EK: My favorite place is Culebra Puerto Rico. We go every year and camp on the beach. It is the most relaxed I am all year.
Cff: If you were able to spend an afternoon with any one person – dead or alive, who would it be? Why and what would you plan for your time together?
EK: Well I had a guest Professor of Peace Studies he was from Notre Dame – I went to Colorado College. He had a huge influence in the two weeks I learned from him. He was the first person who encouraged me to look at peace and justice work, as work. I once heard him speak on NPR on Mt Holyoke Education Minute! He really had a significant impact in my life and I have not been in touch with him for 25 years.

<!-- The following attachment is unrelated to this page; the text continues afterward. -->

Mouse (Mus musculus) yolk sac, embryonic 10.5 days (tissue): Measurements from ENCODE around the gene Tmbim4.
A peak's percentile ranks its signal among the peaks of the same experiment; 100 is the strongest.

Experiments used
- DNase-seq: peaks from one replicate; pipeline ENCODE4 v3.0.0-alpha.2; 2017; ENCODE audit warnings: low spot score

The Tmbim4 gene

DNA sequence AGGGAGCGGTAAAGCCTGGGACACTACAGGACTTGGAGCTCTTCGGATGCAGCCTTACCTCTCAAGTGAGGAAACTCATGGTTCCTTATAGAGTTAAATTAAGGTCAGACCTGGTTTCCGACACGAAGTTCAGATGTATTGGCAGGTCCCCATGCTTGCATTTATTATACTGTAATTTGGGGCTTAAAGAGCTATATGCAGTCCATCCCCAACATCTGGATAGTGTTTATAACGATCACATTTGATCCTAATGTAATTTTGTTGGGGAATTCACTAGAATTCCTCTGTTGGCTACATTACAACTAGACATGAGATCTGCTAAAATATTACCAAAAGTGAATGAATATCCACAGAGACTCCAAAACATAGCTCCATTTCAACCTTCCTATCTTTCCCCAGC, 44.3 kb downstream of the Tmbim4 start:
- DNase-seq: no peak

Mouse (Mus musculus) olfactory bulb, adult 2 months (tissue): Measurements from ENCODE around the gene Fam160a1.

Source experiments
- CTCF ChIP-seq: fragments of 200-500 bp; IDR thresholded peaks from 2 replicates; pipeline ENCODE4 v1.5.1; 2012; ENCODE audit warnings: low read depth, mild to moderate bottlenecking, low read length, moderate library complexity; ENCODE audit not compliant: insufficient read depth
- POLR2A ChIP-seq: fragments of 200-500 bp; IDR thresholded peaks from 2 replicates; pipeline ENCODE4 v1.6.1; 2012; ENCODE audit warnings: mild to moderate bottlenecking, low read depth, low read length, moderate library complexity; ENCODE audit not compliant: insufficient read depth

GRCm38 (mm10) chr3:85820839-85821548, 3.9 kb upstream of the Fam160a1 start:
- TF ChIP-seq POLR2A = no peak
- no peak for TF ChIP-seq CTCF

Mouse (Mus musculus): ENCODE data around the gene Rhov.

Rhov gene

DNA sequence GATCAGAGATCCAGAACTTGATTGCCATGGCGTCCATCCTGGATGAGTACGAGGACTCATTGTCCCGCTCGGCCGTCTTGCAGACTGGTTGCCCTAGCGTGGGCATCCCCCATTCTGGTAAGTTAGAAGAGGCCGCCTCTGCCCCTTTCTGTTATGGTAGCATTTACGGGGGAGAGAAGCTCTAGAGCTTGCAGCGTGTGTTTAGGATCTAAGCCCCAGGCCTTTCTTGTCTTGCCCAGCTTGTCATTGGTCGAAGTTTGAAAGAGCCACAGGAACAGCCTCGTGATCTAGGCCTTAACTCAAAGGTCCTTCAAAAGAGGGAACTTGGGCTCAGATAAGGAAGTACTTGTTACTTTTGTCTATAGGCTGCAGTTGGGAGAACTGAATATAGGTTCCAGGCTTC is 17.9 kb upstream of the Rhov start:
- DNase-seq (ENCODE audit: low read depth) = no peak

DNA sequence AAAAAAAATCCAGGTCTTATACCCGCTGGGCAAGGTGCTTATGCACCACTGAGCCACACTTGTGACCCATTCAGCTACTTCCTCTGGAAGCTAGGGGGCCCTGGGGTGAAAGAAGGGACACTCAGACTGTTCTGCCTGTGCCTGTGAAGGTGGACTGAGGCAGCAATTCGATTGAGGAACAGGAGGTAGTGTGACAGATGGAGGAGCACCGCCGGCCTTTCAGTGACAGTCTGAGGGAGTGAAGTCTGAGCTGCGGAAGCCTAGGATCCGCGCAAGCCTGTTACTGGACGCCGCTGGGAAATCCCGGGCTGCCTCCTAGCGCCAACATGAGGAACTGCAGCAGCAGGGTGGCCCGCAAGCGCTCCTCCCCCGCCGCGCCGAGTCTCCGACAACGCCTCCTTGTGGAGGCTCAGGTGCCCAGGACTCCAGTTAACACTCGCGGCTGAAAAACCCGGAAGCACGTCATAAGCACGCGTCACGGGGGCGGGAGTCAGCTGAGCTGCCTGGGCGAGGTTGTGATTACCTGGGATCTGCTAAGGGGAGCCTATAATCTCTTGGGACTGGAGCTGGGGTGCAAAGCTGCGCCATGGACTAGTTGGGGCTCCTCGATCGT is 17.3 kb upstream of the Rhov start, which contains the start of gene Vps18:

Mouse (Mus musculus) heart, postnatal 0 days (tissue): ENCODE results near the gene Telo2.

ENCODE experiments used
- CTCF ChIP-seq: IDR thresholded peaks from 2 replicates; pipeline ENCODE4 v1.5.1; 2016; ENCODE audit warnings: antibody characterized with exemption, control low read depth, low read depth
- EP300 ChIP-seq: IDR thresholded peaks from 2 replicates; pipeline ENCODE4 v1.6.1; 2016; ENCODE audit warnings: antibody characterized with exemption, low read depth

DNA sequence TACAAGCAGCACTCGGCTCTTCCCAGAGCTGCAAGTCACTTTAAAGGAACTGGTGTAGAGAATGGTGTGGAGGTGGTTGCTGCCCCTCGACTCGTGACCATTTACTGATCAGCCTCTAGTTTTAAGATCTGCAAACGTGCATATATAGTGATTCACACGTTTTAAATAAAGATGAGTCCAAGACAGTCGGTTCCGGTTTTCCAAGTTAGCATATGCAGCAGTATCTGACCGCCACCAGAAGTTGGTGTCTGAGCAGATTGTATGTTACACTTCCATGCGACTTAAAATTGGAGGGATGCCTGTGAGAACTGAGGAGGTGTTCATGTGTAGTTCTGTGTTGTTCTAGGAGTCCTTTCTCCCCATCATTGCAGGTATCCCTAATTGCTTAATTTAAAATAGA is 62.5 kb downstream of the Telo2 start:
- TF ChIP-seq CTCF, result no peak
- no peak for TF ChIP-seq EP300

Cff: What is your goal or main focus for your next 12 months?
EK: We are limited by land space and cannot do any major expansion – 5 acres of vegetables, a mix of CSA and Farmers Market produce. A big change this year is that we lost a long time employee (8yrs) and hired 3 newbies. While the learning curve is underway – and time consuming the change makes me realize we need to be more systematic. Post signs and directives in accessible locations throughout the farm - in the green house, at the wash station. . . We need to be better set up, more organized and articulate. The systemizing is underway and really helpful for all of us.
Cff: Thank you Elizabeth for the peek inside your way. Thanks too for the education on how your CSA works and for sticking with it as you have to feed and inspire a whole new generation of farmers and healthy eaters.